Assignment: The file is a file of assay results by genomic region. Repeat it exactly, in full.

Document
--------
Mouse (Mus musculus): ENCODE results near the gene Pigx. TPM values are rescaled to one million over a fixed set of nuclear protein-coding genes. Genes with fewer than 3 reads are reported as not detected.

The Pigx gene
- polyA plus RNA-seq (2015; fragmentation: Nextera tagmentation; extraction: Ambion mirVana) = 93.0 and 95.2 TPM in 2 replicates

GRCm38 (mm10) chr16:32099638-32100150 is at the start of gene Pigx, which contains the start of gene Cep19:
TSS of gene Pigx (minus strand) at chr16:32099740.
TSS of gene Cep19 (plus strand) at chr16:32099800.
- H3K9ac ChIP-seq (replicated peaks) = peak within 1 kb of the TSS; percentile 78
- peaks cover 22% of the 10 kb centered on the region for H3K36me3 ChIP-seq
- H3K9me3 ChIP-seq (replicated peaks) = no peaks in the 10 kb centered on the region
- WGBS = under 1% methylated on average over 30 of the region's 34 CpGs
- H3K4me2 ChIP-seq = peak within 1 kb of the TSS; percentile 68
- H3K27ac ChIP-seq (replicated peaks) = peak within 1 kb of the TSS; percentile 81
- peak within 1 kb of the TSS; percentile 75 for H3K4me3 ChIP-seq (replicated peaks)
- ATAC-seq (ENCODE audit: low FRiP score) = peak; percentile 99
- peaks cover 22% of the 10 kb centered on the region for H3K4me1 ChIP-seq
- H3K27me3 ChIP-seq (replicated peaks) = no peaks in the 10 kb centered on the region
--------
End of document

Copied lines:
Mouse (Mus musculus): ENCODE results near the gene Pigx. TPM values are rescaled to one million over a fixed set of nuclear protein-coding genes. Genes with fewer than 3 reads are reported as not detected.

The Pigx gene
- polyA plus RNA-seq (2015; fragmentation: Nextera tagmentation; extraction: Ambion mirVana) = 93.0 and 95.2 TPM in 2 replicates

GRCm38 (mm10) chr16:32099638-32100150 is at the start of gene Pigx, which contains the start of gene Cep19:
TSS of gene Pigx (minus strand) at chr16:32099740.
TSS of gene Cep19 (plus strand) at chr16:32099800.
- H3K9ac ChIP-seq (replicated peaks) = peak within 1 kb of the TSS; percentile 78
- peaks cover 22% of the 10 kb centered on the region for H3K36me3 ChIP-seq
- H3K9me3 ChIP-seq (replicated peaks) = no peaks in the 10 kb centered on the region
- WGBS = under 1% methylated on average over 30 of the region's 34 CpGs
- H3K4me2 ChIP-seq = peak within 1 kb of the TSS; percentile 68
- H3K27ac ChIP-seq (replicated peaks) = peak within 1 kb of the TSS; percentile 81
- peak within 1 kb of the TSS; percentile 75 for H3K4me3 ChIP-seq (replicated peaks)
- ATAC-seq (ENCODE audit: low FRiP score) = peak; percentile 99
- peaks cover 22% of the 10 kb centered on the region for H3K4me1 ChIP-seq
- H3K27me3 ChIP-seq (replicated peaks) = no peaks in the 10 kb centered on the region